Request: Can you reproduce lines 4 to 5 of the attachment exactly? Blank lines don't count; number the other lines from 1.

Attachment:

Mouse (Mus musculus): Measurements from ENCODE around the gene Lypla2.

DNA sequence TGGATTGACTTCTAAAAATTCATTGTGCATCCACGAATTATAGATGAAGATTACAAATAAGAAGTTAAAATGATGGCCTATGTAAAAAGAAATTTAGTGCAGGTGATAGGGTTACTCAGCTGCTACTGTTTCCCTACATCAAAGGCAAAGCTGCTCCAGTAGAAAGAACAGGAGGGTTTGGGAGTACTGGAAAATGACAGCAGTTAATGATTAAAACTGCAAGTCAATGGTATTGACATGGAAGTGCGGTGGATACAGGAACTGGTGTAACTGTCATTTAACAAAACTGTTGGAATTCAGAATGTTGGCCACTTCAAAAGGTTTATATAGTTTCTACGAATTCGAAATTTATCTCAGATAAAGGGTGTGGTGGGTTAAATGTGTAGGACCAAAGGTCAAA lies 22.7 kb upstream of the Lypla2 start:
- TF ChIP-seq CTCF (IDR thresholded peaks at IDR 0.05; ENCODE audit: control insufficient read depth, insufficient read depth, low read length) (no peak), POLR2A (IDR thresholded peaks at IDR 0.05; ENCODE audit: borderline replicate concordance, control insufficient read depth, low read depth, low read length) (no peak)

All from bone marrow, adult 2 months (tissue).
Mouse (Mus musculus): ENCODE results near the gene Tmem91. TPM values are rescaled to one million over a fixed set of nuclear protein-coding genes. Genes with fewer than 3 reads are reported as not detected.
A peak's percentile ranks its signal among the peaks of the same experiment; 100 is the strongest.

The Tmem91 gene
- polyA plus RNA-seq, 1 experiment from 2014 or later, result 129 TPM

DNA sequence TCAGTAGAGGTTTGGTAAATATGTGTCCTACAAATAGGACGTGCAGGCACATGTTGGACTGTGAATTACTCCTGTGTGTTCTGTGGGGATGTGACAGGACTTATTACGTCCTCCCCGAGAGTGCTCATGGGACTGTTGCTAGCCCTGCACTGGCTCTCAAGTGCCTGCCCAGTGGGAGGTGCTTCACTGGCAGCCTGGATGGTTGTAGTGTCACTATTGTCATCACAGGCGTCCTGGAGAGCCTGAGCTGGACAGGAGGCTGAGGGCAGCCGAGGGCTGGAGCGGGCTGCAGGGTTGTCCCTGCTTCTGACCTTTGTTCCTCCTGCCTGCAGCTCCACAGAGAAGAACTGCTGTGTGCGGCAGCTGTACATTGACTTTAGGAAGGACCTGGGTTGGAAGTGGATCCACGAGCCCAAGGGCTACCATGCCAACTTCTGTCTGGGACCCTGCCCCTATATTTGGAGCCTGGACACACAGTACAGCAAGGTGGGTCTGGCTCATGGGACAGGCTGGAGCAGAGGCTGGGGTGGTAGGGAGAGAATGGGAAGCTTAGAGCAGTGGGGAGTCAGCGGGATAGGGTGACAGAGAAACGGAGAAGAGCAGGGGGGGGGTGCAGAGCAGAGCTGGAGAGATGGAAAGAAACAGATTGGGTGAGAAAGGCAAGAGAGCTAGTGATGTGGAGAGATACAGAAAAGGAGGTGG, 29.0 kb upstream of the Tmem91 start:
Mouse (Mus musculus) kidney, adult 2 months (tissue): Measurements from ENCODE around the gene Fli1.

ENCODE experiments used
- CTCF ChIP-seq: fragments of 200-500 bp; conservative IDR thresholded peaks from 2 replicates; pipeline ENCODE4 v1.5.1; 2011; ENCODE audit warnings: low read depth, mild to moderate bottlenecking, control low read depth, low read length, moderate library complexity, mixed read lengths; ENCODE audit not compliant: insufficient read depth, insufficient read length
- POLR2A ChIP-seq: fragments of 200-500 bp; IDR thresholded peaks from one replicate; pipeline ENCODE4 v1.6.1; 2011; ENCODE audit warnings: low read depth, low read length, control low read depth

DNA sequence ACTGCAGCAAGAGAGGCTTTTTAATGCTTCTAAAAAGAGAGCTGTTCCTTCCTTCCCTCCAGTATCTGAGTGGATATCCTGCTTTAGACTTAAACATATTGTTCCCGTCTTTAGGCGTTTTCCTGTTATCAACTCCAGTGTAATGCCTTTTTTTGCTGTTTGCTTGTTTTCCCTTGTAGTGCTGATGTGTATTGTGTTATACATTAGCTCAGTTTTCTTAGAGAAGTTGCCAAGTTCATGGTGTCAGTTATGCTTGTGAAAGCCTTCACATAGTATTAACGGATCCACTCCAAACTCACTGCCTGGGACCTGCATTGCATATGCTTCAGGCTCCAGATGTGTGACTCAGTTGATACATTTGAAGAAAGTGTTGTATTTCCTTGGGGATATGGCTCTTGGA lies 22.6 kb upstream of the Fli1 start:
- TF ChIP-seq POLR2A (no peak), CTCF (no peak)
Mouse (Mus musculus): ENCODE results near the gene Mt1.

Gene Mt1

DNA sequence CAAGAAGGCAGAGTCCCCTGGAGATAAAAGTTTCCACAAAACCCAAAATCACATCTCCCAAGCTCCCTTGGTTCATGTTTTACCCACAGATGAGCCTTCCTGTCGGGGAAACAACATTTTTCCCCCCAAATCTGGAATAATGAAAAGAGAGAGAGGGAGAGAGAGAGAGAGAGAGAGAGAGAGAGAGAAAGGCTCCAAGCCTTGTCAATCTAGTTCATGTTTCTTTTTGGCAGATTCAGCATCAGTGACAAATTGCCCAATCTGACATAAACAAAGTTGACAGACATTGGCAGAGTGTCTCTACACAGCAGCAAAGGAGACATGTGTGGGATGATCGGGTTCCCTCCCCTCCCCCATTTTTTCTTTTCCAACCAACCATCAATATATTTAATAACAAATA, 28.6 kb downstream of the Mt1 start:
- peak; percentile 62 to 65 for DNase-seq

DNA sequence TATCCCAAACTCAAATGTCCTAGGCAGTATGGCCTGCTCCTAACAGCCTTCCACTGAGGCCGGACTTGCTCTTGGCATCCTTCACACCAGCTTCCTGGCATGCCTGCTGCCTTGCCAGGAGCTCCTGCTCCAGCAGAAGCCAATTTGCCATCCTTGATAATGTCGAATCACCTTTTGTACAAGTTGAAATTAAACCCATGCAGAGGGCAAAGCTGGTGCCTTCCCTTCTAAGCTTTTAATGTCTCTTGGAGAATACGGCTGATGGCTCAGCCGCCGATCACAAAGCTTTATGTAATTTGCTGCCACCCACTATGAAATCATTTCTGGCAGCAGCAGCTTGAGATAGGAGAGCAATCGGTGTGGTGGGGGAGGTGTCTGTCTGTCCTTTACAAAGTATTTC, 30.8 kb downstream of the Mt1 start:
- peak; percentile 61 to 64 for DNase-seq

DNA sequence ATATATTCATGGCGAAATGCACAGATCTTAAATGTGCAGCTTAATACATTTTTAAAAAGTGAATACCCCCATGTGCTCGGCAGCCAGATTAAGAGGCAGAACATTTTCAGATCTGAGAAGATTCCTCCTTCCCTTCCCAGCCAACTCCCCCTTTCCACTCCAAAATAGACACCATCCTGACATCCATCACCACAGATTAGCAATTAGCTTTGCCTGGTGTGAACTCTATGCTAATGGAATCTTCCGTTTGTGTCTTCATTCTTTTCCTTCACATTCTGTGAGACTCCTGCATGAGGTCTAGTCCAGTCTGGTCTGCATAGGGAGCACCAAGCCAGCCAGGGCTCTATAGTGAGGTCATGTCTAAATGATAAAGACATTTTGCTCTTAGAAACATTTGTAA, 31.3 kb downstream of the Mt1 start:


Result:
All from bone marrow, adult 2 months (tissue).
Mouse (Mus musculus): ENCODE results near the gene Tmem91. TPM values are rescaled to one million over a fixed set of nuclear protein-coding genes. Genes with fewer than 3 reads are reported as not detected.